Agency Report, Tab 24, at 2.
The agency’s conclusion that “no known potential for
conflict of interest exists” is inconsistent with ITT’s own acknowledgment that
an impaired-objectivity OCI will be created if it is required to analyze its
own products in the context of an electromagnetic interference incident (in
which it will be required to “determine causes, and recommend methods of
resolution”). The agency’s conclusion is
not reasonable. In addition to the OCI
created by ITT’s assessment of its own products, it is clear that a similar OCI
will arise with regard to assessment of products manufactured by an ITT
competitor, as well as assessment of products deployed by ITT customers--which,
as noted above, include various foreign governments that may compete for spectrum access. Here, the agency’s procurement record is
devoid of any meaningful agency analysis regarding the scope of spectrum-dependent
products manufactured by ITT, the scope of such products manufactured by ITT’s
competitors, or any consideration of the spectrum-related interests of ITT’s
customer base. Further, the agency’s
contemporaneous record suggests that, in assessing potential conflicts, the
agency considered only activities “related to award of [a] Federal
On the record here, where ITT will clearly be required to perform analysis and make recommendations regarding spectrum-dependent products that may be manufactured by ITT or by ITT’s competitors, or that are deployed by ITT customers, we find no reasonable basis for the agency’s conclusion that the activities under this task area create “no known potential” for impaired-objectivity OCIs during ITT’s contract performance.
Task Area 2
With regard to task area 2, “E3 and Spectrum Engineering,” the solicitation stated that the anticipated activities include: “coordinating electromagnetic compatibility (EMC) standards; analyzing equipment and systems for potential E3 problems and recommending solutions; performing RF [radio frequency] measurements; developing and conducting E3 training; assisting the acquisition community by assessing E3; determining operational frequency bands; and providing assistance in acquiring host nation approval for equipment operation.” RFP at 4.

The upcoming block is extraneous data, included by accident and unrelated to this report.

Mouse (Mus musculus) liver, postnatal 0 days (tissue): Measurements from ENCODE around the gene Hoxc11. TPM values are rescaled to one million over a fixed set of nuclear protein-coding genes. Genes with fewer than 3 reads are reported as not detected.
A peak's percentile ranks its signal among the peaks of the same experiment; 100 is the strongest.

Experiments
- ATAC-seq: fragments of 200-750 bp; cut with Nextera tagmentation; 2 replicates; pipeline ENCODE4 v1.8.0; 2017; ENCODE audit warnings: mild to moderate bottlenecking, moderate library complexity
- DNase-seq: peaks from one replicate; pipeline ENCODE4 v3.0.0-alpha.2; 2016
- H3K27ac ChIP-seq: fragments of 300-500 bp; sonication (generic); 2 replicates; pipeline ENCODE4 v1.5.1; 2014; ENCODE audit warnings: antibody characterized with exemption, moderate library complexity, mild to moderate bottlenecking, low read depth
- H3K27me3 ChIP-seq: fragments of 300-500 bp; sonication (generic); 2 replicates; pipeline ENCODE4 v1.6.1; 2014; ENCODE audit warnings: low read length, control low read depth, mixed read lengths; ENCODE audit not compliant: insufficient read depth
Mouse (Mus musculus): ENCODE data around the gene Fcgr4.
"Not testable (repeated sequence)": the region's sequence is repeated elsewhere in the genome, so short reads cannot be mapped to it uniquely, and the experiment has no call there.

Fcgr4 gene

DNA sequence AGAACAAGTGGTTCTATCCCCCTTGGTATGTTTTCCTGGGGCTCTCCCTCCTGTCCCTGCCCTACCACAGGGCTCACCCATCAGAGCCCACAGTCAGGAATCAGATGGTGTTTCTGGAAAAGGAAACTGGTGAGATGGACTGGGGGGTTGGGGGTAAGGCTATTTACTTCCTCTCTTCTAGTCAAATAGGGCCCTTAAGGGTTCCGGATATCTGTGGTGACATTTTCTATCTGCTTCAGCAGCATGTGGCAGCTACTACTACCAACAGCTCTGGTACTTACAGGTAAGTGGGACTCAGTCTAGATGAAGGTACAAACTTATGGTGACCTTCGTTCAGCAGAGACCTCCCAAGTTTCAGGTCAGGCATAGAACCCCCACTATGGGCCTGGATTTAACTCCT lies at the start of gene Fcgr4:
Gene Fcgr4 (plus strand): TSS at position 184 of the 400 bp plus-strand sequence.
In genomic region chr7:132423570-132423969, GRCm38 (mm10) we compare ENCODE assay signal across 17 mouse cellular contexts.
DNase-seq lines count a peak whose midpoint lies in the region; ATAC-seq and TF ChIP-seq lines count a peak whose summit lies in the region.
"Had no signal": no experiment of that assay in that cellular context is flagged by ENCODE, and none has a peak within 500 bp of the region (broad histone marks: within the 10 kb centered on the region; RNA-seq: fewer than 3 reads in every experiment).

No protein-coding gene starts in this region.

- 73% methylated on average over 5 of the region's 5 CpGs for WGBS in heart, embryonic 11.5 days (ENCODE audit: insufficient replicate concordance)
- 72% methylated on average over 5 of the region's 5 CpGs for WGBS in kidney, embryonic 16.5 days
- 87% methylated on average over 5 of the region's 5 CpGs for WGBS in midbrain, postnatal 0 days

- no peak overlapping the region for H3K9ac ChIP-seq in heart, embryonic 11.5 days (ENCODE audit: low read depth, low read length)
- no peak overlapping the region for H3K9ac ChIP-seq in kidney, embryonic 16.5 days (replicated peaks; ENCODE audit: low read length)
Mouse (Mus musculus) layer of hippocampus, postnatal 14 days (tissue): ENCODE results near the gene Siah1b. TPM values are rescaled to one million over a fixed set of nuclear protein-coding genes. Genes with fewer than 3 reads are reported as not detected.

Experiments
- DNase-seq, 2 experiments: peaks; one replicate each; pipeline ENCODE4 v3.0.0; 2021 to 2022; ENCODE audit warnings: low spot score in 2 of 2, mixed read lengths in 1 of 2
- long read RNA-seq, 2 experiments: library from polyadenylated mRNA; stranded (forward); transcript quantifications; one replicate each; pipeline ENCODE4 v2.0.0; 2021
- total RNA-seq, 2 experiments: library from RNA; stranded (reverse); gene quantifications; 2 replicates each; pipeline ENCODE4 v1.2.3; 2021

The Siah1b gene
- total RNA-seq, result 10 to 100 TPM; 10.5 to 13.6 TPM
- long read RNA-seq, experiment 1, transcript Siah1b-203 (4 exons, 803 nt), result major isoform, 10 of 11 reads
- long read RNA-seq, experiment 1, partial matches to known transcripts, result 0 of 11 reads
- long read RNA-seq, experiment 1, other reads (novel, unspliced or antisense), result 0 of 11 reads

In evaluating this task area, the agency concluded there
was some potential for ITT to experience impaired-objectivity OCIs in performing
the activities contemplated. Agency
Report, Tab 24, at 2-4. Indeed, 12 of
the “maximum” 15 percent of contract activities that could create OCIs occur in
connection with activities under this task area.
In any event, as noted above, the agency’s procurement record contains no agency documentation regarding the scope of ITT‑manufactured products that could be involved in the activities under this task area, the scope of such products manufactured by ITT’s competitors, or the scope of such products deployed by ITT’s customers. In light of the type of activities being performed here--including analyses, measurements, assessments, and determinations relative to various types of spectrum-dependent products, as well as ITT’s involvement in “acquiring host nation approval for equipment operation,”--the record does not adequately support the agency’s conclusion that ITT will incur impaired‑objectivity OCI’s under this task area on only a limited basis.
Task Area 6
With regard to task area 6, “Technical Advice,” the solicitation states that performance in this area will involve “analyzing national and international electromagnetic spectrum issues and advising executive decision-makers on the technical viability of policy and implementation options.” More specifically, the agency record states that activities to be performed under this task area will include:
providing senior technical staff to evaluate proposed and existing spectrum policy at both the national and international levels. Implications of World Radiocommunication Conference (WRC) agenda items and decisions will be evaluated as to their implication to DOD access to the spectrum. This task area includes attending meetings; preparing and presenting technical papers and briefings; and performing technical analyses to determine the implication of new and existing policy to DOD spectrum access.
Agency Report, Tab 24, at 7.
There is no dispute that, in recent years, the use of spectrum in wireless applications has expanded dramatically and that, with the increased demand, the spectrum has become crowded, leading to sometimes contentious disputes between government and commercial users over access to spectrum. In responding to the agency’s request for an OCI plan, ITT expressly acknowledged that activities under this task create potential impaired-objectivity OCIs, stating:
A potential conflict could relate to ITT’s development of new DOD products or technology that can operate only in specific portions of the spectrum other than that which DOD is advocating. A potential OCI could also include advocating defense of current DOD spectrum allocations from encroachment by other spectrum users or access to additional spectrum to satisfy future DOD requirements.